Traditionally, researchers in social cognition attempted to understand how people think about themselves and the social world through examining how they select, interpret, remember, and use information. More modern social cognition, however, also examines how motivation, cognition and emotion interact in bringing about behavior, broadly defined. Researchers in social neuroscience look at the brain processes underlying social interaction and social cognition. These researchers ask similar questions, although they may have different perspectives, use different methods, and look at different populations. The books in the Oxford Series in Social Cognition and Social Neuroscience aim to bring together these different perspectives and methods to better understand the cognitive mechanisms of higher mental processes, broadly defined to include motivation and emotion, and also extending to developmental, ethological, and clinical research.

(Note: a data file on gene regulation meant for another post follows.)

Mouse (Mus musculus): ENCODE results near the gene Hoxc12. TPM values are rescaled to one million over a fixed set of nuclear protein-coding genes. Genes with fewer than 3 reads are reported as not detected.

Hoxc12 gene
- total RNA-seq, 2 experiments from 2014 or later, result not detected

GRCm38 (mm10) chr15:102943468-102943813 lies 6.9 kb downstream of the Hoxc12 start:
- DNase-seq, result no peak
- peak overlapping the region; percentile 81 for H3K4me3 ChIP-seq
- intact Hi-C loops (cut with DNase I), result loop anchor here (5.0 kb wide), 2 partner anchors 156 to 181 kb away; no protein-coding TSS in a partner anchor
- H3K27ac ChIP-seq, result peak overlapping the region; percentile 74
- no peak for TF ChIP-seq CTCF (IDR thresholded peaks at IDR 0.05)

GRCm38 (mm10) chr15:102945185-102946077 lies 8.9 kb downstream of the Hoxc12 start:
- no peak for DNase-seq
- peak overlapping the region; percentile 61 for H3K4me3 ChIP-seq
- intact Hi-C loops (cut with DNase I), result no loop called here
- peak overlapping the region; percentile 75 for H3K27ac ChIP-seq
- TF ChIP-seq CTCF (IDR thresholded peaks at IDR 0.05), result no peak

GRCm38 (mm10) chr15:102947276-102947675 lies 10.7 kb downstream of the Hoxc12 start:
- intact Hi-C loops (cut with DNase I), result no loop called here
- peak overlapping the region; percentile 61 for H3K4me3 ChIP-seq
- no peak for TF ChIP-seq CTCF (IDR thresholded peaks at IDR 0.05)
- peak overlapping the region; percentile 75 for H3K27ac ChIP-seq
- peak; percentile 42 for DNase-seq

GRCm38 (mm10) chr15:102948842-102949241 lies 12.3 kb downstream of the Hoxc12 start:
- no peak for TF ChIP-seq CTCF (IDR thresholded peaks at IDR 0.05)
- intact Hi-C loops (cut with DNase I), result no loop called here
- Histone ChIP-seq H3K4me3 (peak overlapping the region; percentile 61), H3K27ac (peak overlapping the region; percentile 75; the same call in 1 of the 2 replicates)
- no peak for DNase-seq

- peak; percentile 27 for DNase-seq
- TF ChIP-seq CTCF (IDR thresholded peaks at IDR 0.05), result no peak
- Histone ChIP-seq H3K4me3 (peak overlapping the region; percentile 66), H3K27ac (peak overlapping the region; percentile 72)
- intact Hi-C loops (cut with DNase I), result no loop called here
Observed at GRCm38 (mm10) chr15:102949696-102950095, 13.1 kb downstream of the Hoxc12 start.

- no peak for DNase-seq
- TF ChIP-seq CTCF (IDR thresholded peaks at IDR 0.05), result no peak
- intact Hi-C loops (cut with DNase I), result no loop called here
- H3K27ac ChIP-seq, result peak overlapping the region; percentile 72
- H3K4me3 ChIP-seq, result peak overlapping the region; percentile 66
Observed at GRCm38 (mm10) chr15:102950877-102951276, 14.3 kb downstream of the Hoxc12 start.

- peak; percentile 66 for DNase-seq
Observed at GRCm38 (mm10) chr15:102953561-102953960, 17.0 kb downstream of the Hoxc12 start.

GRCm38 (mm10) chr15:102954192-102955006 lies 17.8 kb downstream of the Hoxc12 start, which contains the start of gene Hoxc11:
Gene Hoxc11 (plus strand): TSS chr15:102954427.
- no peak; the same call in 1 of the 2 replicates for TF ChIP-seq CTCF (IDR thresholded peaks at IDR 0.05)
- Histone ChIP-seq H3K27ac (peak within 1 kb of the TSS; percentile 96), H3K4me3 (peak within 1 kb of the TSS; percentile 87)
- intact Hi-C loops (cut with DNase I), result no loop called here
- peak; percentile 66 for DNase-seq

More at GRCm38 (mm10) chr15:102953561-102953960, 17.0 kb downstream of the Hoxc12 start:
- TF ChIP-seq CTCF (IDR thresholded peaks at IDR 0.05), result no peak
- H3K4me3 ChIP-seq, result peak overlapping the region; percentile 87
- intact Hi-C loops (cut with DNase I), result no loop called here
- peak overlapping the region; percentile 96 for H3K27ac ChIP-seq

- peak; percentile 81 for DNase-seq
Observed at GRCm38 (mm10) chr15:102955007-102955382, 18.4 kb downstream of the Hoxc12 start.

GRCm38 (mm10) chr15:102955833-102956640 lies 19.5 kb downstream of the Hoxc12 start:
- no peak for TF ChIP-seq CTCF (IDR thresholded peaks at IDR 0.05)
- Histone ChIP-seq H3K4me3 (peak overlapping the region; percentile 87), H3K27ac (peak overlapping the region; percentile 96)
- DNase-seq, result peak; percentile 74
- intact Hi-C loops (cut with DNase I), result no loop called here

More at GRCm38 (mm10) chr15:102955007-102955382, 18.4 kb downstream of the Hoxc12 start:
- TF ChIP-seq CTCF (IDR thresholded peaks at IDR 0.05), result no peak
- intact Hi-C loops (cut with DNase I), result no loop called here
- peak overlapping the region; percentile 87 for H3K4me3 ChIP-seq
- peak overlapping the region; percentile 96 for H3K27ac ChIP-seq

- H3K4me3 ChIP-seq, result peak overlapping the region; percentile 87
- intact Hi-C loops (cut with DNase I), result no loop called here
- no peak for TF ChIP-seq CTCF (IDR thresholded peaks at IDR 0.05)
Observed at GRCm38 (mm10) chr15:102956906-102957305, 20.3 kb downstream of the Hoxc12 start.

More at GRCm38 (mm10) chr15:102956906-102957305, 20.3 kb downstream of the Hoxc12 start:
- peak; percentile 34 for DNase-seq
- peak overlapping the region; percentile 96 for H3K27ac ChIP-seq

Series editor: Ran Hassin Series editorial board: John Bargh, Yale University; Mahzarin Banaji, Harvard University; John Gabrieli, Massachusetts Institute of Technology; David Hamilton, University of California, Santa Barbara; Liz Phelps, New York University; and Yaacov Trope, New York University